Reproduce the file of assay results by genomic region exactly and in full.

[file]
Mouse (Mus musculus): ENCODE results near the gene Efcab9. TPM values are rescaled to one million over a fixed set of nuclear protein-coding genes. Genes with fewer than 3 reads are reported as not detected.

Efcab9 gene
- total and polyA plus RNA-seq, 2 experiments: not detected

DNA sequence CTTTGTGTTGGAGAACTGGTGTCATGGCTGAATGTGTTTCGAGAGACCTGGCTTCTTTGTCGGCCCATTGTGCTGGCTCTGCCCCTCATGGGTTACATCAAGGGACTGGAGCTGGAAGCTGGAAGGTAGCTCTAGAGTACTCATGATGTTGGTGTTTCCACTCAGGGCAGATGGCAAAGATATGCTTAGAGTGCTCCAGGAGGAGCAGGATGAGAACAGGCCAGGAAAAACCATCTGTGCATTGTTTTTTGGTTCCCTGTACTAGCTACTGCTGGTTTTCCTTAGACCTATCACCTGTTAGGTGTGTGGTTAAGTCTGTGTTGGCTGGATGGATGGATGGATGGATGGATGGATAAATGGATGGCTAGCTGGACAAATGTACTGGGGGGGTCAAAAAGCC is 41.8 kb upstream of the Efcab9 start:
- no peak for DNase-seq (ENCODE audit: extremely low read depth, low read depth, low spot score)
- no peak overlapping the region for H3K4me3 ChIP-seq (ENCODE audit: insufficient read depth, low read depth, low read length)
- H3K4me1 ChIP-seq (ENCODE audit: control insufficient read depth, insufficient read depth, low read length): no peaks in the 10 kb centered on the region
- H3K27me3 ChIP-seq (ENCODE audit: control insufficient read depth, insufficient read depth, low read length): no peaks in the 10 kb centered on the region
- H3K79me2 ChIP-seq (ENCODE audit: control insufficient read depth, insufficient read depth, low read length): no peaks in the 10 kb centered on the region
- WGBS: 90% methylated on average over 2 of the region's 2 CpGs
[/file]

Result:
Mouse (Mus musculus): ENCODE results near the gene Efcab9. TPM values are rescaled to one million over a fixed set of nuclear protein-coding genes. Genes with fewer than 3 reads are reported as not detected.

Efcab9 gene
- total and polyA plus RNA-seq, 2 experiments: not detected

DNA sequence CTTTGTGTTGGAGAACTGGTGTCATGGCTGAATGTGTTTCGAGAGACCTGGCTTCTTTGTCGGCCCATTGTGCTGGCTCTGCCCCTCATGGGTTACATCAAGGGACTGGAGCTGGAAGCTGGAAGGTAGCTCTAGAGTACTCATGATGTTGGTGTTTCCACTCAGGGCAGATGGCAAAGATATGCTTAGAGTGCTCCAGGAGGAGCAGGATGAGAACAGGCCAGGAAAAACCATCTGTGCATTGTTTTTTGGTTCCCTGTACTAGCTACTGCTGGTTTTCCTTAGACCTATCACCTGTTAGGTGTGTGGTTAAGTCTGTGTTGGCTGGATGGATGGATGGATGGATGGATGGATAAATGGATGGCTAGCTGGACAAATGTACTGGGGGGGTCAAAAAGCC is 41.8 kb upstream of the Efcab9 start:
- no peak for DNase-seq (ENCODE audit: extremely low read depth, low read depth, low spot score)
- no peak overlapping the region for H3K4me3 ChIP-seq (ENCODE audit: insufficient read depth, low read depth, low read length)
- H3K4me1 ChIP-seq (ENCODE audit: control insufficient read depth, insufficient read depth, low read length): no peaks in the 10 kb centered on the region
- H3K27me3 ChIP-seq (ENCODE audit: control insufficient read depth, insufficient read depth, low read length): no peaks in the 10 kb centered on the region
- H3K79me2 ChIP-seq (ENCODE audit: control insufficient read depth, insufficient read depth, low read length): no peaks in the 10 kb centered on the region
- WGBS: 90% methylated on average over 2 of the region's 2 CpGs